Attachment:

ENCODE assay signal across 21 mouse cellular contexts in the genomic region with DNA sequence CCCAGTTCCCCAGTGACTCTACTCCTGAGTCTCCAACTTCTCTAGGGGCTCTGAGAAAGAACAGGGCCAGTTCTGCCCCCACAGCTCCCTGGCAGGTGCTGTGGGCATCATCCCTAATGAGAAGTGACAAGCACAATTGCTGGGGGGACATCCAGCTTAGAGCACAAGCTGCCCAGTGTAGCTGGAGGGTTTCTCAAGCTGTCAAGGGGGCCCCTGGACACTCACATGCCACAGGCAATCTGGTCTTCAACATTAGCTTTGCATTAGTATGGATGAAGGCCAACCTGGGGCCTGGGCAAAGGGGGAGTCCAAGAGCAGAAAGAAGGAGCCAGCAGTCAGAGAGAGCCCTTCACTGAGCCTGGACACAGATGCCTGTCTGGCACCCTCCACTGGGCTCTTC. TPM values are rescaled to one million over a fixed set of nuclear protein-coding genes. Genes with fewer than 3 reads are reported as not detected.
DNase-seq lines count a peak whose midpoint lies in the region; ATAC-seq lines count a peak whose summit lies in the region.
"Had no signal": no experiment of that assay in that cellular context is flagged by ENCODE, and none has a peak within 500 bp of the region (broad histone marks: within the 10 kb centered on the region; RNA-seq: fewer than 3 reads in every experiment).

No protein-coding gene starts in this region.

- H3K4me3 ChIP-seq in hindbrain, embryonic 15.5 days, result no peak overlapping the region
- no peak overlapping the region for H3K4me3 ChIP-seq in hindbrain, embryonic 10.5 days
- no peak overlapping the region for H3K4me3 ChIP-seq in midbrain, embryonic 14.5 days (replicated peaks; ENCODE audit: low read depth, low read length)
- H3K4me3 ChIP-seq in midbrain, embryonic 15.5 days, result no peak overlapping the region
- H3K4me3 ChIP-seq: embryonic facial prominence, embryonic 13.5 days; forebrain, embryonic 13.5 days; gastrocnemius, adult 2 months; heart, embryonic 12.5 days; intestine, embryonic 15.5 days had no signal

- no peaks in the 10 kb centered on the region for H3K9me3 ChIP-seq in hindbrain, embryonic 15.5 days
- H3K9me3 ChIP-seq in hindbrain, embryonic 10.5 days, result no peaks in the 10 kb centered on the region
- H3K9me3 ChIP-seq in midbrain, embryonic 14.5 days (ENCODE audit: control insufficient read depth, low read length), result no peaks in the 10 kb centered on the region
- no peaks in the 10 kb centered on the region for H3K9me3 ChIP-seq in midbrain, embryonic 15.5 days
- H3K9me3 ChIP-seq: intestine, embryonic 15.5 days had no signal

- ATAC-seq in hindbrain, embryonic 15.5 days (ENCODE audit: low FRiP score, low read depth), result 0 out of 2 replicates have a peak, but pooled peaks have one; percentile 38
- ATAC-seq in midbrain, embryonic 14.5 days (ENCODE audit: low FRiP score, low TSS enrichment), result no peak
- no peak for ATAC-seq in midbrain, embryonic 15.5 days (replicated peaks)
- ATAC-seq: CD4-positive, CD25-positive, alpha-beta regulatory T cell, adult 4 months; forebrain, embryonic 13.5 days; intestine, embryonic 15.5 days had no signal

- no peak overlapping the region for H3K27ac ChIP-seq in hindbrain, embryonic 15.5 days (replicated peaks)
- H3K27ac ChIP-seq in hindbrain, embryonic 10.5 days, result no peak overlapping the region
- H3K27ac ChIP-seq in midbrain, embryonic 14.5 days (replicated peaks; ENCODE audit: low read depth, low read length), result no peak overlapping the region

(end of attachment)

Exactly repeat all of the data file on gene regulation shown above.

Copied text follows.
ENCODE assay signal across 21 mouse cellular contexts in the genomic region with DNA sequence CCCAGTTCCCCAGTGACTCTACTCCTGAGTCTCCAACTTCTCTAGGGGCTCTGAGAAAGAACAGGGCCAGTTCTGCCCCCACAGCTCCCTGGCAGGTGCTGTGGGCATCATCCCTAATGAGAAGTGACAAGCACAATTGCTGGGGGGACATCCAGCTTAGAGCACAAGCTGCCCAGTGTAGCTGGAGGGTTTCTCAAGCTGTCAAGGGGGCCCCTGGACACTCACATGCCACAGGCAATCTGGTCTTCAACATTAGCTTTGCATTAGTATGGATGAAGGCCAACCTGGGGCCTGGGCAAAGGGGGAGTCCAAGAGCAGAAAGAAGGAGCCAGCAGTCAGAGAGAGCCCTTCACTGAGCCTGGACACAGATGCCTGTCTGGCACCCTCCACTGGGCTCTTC. TPM values are rescaled to one million over a fixed set of nuclear protein-coding genes. Genes with fewer than 3 reads are reported as not detected.
DNase-seq lines count a peak whose midpoint lies in the region; ATAC-seq lines count a peak whose summit lies in the region.
"Had no signal": no experiment of that assay in that cellular context is flagged by ENCODE, and none has a peak within 500 bp of the region (broad histone marks: within the 10 kb centered on the region; RNA-seq: fewer than 3 reads in every experiment).

No protein-coding gene starts in this region.

- H3K4me3 ChIP-seq in hindbrain, embryonic 15.5 days, result no peak overlapping the region
- no peak overlapping the region for H3K4me3 ChIP-seq in hindbrain, embryonic 10.5 days
- no peak overlapping the region for H3K4me3 ChIP-seq in midbrain, embryonic 14.5 days (replicated peaks; ENCODE audit: low read depth, low read length)
- H3K4me3 ChIP-seq in midbrain, embryonic 15.5 days, result no peak overlapping the region
- H3K4me3 ChIP-seq: embryonic facial prominence, embryonic 13.5 days; forebrain, embryonic 13.5 days; gastrocnemius, adult 2 months; heart, embryonic 12.5 days; intestine, embryonic 15.5 days had no signal

- no peaks in the 10 kb centered on the region for H3K9me3 ChIP-seq in hindbrain, embryonic 15.5 days
- H3K9me3 ChIP-seq in hindbrain, embryonic 10.5 days, result no peaks in the 10 kb centered on the region
- H3K9me3 ChIP-seq in midbrain, embryonic 14.5 days (ENCODE audit: control insufficient read depth, low read length), result no peaks in the 10 kb centered on the region
- no peaks in the 10 kb centered on the region for H3K9me3 ChIP-seq in midbrain, embryonic 15.5 days
- H3K9me3 ChIP-seq: intestine, embryonic 15.5 days had no signal

- ATAC-seq in hindbrain, embryonic 15.5 days (ENCODE audit: low FRiP score, low read depth), result 0 out of 2 replicates have a peak, but pooled peaks have one; percentile 38
- ATAC-seq in midbrain, embryonic 14.5 days (ENCODE audit: low FRiP score, low TSS enrichment), result no peak
- no peak for ATAC-seq in midbrain, embryonic 15.5 days (replicated peaks)
- ATAC-seq: CD4-positive, CD25-positive, alpha-beta regulatory T cell, adult 4 months; forebrain, embryonic 13.5 days; intestine, embryonic 15.5 days had no signal

- no peak overlapping the region for H3K27ac ChIP-seq in hindbrain, embryonic 15.5 days (replicated peaks)
- H3K27ac ChIP-seq in hindbrain, embryonic 10.5 days, result no peak overlapping the region
- H3K27ac ChIP-seq in midbrain, embryonic 14.5 days (replicated peaks; ENCODE audit: low read depth, low read length), result no peak overlapping the region